Work Unit Migration
Argobots supports migration of work units (ULTs or tasklets) between different locations, i.e., ESs or scheduler pools. Basically, all ULTs, which are created by the user, can be migrated unless they are terminated. However, tasklets can only be migrated if they have not started the execution. Migration operation can be blocking or non-blocking depending on the request. And, if a callback function is set, it will be invoked when the migration happens.
Migration operations are divided into two categories: work unit-centric migration and location-centric migration. Both operations can be used as push and pull interfaces for migration.
Work unit-centric migration is to migrate one work unit to another ES or another pool. Depending on who requests the migration, it can be a push or pull operation. For example, if a work unit W0 requests to migrate a work unit W1 to an ES or a pool that is different from that of W0, it is a push operation. It pushes a work unit W1 to a different location. However, if W1 is migrated to the ES or the pool where the calling work unit W0 is residing, it is a pull operation. Work unit-centric migration also includes the interface to make a work unit orphaned, i.e., it makes the work unit have no association with any ES and any pool.
Location-centric migration is to relocate a certain number of work units associated with a specific ES or pool to a different ES or pool. This approach focuses on locations where the migration happens rather than work units to be migrated. The migration routines of this category specify the source location, the target location, and the number of work units to be migrated, but they do not specify which work units to migrate. The location-centric migration can be viewed as a push operation if it is requested by a work unit whose associated ES or pool is different from the target. Otherwise, i.e., if the target is the same as the ES or the pool associated with the calling work unit, it behaves like a pull operation.
Stackable Scheduler with Pluggable Strategies
The overall scheduling framework is centered on the notion of stackable or nested schedulers with multiple pluggable scheduling strategies. Plugging in custom strategies modifies the scheduling rules for all tasks managed by that scheduler instance. Pluggability also expects the input required for these decisions to be available at a single point in the OS/R software stack. In addition to pluggable strategies, the OS/R scheduler will permit nesting (stacking) scheduler engines specific to the programming language or application component. For example, the system could accept a scheduler for each module in an application; and based on dependencies or relative module priorities, the OS/R scheduler may invoke one of the stacked schedulers. This can now activate its tasks on the managed hardware and yield control back upon completion. Similarly stacked schedulers might be a result of multiple programming languages interacting in the context of the single OS/R scheduler. A framework based on task-dependency analysis might choose to schedule tasks once dependencies are satisfied. This will be expressed as a stacked scheduler that handles the DAG dependency analysis and schedules tasks or simply propagates them to the OS/R scheduler once they are "ready" to be activated.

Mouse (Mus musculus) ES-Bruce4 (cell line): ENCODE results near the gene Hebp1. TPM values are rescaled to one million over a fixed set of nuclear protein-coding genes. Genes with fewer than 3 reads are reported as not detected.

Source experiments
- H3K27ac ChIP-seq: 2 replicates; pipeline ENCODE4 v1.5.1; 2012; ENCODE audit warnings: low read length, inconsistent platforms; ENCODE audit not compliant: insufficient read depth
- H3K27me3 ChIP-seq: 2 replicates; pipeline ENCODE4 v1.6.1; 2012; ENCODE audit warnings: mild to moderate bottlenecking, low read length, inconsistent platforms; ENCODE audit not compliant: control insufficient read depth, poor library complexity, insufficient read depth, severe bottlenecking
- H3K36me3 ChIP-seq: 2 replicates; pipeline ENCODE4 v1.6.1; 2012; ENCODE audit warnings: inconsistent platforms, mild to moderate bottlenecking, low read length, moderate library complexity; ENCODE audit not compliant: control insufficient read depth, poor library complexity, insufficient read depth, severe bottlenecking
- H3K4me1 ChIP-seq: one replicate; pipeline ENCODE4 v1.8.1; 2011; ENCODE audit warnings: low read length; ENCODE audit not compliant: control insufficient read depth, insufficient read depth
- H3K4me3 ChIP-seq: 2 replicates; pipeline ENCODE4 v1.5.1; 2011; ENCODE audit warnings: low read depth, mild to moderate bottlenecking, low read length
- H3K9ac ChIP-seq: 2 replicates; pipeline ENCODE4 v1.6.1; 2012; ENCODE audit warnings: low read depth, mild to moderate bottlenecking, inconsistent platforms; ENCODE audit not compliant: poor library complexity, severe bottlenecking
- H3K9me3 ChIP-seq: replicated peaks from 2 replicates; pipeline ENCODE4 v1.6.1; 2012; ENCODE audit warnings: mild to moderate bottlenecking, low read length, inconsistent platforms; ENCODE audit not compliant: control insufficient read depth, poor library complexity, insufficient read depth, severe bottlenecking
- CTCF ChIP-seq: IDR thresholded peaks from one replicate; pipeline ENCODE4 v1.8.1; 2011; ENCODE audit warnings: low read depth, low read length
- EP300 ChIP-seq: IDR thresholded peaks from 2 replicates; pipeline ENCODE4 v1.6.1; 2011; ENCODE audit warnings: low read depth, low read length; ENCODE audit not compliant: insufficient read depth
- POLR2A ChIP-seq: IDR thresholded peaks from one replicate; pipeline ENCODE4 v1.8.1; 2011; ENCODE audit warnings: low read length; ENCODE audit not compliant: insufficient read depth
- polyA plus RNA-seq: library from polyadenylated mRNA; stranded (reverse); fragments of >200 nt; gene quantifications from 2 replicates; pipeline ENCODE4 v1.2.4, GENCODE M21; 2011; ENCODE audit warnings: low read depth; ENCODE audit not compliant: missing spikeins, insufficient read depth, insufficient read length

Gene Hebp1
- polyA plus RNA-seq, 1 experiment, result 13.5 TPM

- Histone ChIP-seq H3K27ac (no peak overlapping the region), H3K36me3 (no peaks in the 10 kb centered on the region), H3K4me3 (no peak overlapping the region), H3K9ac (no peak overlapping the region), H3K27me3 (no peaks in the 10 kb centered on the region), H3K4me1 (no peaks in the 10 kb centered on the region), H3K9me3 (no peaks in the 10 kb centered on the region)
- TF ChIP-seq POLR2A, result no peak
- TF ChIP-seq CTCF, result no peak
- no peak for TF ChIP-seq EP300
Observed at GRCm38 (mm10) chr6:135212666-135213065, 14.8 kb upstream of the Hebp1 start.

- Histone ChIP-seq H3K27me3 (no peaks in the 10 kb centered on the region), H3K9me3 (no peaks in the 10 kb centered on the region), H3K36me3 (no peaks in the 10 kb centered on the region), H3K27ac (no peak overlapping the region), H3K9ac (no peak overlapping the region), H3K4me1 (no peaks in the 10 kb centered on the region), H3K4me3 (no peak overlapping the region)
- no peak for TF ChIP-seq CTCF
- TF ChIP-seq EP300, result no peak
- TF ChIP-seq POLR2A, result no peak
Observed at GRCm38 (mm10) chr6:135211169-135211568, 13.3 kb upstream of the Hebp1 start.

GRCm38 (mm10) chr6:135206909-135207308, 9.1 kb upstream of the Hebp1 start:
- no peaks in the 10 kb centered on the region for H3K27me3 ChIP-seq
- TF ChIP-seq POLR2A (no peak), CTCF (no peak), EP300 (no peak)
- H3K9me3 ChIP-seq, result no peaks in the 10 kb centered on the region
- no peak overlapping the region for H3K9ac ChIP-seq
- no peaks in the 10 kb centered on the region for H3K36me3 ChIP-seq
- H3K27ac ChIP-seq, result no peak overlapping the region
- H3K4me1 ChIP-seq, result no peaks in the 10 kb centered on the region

Current communication libraries are not well integrated with the scheduler or the memory manager. All three must work together in order to support optimized data movement across nodes and provide the features needed by the higher layers that built the specific programming environment. Argobots provides an integrated memory model that supports eventual consistency.
Current hardware couples consistency and coherence into one, but this can be expensive on NUMA machines or non-DRAM like memories. Argobots decouples consistency and coherence by explicitly dividing memory space into difference domains. There are three levels of consistency in Argobots: 1. Consistency Domains (CDs); 2. Non-coherent Load/Store Domains (NCLSDs); 3. Outside an NCLSD.
A Consistency Domain is a region of memory where data becomes eventually consistent, which means if no new updates are made to a given data item, eventually all accesses to that item will return the last updated value. At the same time, immediate consistency can be enforced with memory barriers. In NCLSD, data are accessed using load/store, but not hardware consistency is provided. Outside an NCLSD, explicit Put/Get/Messaging models are used to move data.
Organization of this Document
The remaining parts of this document begin with Terms and Conventions, which explains Argobots terms and conventions used throughout this document. It then describes Argobots components and their API.